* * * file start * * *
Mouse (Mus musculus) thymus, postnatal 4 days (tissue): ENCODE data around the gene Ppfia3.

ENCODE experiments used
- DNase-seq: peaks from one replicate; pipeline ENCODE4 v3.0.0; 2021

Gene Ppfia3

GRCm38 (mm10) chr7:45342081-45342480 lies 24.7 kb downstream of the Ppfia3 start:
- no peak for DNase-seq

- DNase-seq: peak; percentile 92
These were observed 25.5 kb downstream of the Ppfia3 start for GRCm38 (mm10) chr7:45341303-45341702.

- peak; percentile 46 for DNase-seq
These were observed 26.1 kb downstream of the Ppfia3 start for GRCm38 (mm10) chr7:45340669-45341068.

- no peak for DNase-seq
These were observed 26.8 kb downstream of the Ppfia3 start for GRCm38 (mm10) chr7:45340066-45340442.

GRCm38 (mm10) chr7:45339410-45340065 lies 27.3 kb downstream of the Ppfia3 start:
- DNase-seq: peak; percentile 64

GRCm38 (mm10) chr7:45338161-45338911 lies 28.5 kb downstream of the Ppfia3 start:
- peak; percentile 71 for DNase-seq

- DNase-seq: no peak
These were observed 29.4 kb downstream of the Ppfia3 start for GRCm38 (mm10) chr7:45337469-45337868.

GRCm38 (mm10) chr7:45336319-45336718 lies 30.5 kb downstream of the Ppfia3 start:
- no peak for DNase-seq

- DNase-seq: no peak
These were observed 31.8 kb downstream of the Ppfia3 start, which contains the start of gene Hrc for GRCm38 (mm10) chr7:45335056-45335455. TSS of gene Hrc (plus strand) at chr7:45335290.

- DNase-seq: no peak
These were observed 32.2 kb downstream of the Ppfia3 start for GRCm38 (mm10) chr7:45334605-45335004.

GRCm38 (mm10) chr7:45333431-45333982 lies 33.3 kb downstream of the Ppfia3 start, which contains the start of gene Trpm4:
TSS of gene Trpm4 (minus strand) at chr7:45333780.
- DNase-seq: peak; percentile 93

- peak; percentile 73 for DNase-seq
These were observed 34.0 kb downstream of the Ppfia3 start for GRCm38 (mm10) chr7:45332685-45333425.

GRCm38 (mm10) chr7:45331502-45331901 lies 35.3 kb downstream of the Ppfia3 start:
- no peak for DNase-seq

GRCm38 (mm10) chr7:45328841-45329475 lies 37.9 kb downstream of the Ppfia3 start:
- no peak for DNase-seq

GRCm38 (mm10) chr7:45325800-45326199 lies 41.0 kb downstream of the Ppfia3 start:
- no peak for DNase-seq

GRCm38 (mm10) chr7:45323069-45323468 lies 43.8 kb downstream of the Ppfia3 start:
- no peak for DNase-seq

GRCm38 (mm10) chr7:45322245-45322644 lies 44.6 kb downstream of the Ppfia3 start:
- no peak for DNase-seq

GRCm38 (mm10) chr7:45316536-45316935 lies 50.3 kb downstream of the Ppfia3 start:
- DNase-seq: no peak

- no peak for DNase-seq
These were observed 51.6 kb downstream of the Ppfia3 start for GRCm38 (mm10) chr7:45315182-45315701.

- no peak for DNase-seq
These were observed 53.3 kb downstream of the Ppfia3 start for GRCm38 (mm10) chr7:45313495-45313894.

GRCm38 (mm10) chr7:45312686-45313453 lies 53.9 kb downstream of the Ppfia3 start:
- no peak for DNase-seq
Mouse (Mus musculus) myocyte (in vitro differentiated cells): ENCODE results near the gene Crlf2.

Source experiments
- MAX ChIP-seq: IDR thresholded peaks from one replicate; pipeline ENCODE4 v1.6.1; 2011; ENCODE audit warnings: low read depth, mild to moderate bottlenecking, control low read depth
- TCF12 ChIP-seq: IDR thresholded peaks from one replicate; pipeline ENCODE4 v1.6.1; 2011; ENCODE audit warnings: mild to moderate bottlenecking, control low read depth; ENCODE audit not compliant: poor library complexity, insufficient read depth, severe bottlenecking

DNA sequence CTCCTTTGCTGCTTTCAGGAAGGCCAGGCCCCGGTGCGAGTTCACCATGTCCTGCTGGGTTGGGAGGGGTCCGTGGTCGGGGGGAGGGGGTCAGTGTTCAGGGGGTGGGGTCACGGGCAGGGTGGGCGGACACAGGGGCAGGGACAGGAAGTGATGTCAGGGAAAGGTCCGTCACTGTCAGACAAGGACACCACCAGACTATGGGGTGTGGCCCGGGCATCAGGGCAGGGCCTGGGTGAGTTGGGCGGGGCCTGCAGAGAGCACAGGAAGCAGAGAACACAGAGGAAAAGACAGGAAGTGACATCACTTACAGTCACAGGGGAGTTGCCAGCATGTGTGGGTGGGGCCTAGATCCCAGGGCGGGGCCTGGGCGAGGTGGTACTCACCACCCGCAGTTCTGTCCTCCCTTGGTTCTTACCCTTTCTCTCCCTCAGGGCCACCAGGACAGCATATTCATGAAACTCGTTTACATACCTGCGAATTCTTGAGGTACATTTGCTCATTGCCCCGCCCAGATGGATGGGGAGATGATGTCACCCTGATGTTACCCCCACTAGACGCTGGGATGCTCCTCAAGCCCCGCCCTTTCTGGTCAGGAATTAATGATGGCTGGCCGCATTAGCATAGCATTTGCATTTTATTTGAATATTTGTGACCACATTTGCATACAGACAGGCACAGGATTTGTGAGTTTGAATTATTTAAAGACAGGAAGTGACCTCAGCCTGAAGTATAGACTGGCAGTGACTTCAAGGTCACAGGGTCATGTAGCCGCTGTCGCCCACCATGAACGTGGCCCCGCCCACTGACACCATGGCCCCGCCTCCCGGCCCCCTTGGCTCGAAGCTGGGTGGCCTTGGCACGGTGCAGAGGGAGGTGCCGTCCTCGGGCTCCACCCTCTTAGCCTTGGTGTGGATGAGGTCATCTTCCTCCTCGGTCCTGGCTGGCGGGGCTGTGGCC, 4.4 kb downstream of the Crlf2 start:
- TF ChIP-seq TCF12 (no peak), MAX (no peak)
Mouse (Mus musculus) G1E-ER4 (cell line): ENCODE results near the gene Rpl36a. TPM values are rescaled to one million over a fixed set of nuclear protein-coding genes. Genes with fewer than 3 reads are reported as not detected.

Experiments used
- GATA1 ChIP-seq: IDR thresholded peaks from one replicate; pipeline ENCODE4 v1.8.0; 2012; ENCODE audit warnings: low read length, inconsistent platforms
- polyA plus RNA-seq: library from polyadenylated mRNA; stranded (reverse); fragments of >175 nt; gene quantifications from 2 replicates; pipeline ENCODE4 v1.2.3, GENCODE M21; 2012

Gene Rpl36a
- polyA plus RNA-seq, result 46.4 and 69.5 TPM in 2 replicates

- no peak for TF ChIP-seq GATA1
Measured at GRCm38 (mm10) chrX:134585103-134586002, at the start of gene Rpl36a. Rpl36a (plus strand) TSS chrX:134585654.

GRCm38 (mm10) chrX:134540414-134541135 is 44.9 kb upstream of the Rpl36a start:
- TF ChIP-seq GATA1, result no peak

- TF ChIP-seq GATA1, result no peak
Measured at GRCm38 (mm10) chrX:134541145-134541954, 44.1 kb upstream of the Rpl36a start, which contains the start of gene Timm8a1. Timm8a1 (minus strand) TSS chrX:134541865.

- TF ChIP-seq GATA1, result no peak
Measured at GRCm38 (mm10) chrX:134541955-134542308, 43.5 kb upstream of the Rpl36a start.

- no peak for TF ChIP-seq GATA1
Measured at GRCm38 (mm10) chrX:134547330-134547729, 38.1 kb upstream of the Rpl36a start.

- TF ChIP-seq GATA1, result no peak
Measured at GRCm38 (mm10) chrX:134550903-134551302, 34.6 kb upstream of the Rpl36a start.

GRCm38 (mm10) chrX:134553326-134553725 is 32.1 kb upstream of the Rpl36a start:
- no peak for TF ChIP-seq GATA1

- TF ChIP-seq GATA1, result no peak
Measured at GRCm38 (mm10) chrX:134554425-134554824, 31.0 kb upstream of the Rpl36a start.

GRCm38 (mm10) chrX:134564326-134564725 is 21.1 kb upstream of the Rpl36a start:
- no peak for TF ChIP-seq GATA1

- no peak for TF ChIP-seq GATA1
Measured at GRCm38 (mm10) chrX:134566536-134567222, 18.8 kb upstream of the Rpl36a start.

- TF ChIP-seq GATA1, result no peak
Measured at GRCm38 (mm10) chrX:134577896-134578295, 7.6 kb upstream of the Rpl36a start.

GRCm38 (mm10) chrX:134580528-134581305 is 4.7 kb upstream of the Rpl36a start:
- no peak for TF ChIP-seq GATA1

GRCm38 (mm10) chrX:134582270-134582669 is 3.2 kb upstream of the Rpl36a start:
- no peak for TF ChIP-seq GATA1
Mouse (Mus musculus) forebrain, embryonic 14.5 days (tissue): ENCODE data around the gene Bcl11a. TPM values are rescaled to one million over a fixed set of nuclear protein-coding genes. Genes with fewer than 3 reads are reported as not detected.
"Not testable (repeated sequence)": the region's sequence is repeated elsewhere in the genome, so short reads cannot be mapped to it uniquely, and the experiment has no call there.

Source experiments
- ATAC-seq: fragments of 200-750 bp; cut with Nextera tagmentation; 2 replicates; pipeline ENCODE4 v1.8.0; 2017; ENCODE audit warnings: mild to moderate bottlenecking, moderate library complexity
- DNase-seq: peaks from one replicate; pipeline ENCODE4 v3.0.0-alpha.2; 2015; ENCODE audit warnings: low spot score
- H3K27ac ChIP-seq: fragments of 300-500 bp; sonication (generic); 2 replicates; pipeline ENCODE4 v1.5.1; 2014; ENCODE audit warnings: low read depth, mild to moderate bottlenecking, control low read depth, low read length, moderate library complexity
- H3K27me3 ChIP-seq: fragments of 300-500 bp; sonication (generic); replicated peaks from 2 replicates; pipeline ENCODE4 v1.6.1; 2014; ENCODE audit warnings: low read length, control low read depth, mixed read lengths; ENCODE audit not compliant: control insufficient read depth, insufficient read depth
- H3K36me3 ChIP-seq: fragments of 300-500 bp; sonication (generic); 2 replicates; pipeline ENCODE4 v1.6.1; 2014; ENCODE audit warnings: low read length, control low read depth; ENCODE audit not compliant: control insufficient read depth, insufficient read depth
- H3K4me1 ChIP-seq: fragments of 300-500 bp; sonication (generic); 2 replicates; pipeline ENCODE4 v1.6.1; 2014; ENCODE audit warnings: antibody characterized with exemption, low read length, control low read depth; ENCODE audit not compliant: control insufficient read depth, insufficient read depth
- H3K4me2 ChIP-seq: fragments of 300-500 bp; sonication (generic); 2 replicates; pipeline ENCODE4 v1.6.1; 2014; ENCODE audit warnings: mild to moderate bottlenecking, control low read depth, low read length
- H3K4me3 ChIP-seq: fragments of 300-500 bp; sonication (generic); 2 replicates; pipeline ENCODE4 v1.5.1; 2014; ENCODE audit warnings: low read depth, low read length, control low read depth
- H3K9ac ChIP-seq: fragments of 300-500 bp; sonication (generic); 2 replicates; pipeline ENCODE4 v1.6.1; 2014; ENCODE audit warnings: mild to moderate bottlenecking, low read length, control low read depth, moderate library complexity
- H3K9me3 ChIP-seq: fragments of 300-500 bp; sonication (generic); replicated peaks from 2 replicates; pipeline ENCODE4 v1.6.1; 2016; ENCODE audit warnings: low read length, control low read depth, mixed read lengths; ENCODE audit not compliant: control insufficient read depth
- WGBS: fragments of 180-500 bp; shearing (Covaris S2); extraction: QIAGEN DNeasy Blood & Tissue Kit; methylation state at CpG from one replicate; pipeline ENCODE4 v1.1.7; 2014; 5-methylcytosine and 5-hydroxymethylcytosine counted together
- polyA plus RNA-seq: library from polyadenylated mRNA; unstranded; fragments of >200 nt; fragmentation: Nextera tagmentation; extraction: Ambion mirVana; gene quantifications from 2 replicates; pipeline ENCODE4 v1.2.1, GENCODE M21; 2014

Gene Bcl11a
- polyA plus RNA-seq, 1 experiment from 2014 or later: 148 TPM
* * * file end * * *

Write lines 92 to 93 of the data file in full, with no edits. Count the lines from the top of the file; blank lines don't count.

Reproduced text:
- H3K27me3 ChIP-seq: fragments of 300-500 bp; sonication (generic); replicated peaks from 2 replicates; pipeline ENCODE4 v1.6.1; 2014; ENCODE audit warnings: low read length, control low read depth, mixed read lengths; ENCODE audit not compliant: control insufficient read depth, insufficient read depth
- H3K36me3 ChIP-seq: fragments of 300-500 bp; sonication (generic); 2 replicates; pipeline ENCODE4 v1.6.1; 2014; ENCODE audit warnings: low read length, control low read depth; ENCODE audit not compliant: control insufficient read depth, insufficient read depth